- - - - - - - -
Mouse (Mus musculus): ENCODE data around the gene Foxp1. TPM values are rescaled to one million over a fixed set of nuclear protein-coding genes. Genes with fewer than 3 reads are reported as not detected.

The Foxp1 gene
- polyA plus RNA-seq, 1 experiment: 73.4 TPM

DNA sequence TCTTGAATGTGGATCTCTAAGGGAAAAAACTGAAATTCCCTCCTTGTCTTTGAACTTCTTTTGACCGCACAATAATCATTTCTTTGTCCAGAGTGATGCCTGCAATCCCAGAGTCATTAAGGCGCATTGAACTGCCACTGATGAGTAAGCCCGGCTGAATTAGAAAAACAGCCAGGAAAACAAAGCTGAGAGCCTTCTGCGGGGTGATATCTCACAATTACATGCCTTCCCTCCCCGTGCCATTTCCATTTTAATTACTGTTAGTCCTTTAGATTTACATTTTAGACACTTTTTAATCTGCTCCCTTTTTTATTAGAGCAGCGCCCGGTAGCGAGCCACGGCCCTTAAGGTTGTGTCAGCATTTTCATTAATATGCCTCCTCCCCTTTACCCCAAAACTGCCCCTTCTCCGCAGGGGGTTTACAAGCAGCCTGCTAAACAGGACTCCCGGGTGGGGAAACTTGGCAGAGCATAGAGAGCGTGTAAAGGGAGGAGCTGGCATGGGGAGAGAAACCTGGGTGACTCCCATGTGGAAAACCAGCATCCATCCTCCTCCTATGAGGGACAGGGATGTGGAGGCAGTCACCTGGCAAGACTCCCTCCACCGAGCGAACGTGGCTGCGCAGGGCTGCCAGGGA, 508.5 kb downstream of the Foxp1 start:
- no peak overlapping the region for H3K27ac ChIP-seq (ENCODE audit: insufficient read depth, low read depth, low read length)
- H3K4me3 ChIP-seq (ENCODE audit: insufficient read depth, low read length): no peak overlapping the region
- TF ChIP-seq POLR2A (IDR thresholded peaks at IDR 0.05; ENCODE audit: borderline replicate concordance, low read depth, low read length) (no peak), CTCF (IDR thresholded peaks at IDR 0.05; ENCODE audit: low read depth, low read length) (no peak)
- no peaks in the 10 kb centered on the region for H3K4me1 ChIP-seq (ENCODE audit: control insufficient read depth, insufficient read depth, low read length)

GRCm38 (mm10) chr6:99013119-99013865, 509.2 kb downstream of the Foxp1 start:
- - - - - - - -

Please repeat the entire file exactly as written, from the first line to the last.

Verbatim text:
Mouse (Mus musculus): ENCODE data around the gene Foxp1. TPM values are rescaled to one million over a fixed set of nuclear protein-coding genes. Genes with fewer than 3 reads are reported as not detected.

The Foxp1 gene
- polyA plus RNA-seq, 1 experiment: 73.4 TPM

DNA sequence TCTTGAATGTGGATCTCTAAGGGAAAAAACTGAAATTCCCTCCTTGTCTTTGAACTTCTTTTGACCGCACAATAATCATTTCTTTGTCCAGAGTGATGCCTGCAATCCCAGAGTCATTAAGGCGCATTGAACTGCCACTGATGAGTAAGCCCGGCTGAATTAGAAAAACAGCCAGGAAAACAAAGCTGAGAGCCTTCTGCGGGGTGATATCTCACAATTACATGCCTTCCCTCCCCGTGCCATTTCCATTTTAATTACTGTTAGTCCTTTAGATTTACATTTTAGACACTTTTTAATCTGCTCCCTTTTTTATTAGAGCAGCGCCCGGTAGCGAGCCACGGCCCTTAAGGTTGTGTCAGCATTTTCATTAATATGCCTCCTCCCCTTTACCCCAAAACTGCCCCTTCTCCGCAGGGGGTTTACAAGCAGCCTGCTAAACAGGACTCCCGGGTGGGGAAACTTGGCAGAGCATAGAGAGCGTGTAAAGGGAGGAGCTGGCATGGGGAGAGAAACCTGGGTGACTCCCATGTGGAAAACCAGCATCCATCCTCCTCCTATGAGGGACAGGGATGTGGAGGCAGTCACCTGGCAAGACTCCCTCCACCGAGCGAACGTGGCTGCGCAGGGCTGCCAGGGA, 508.5 kb downstream of the Foxp1 start:
- no peak overlapping the region for H3K27ac ChIP-seq (ENCODE audit: insufficient read depth, low read depth, low read length)
- H3K4me3 ChIP-seq (ENCODE audit: insufficient read depth, low read length): no peak overlapping the region
- TF ChIP-seq POLR2A (IDR thresholded peaks at IDR 0.05; ENCODE audit: borderline replicate concordance, low read depth, low read length) (no peak), CTCF (IDR thresholded peaks at IDR 0.05; ENCODE audit: low read depth, low read length) (no peak)
- no peaks in the 10 kb centered on the region for H3K4me1 ChIP-seq (ENCODE audit: control insufficient read depth, insufficient read depth, low read length)

GRCm38 (mm10) chr6:99013119-99013865, 509.2 kb downstream of the Foxp1 start: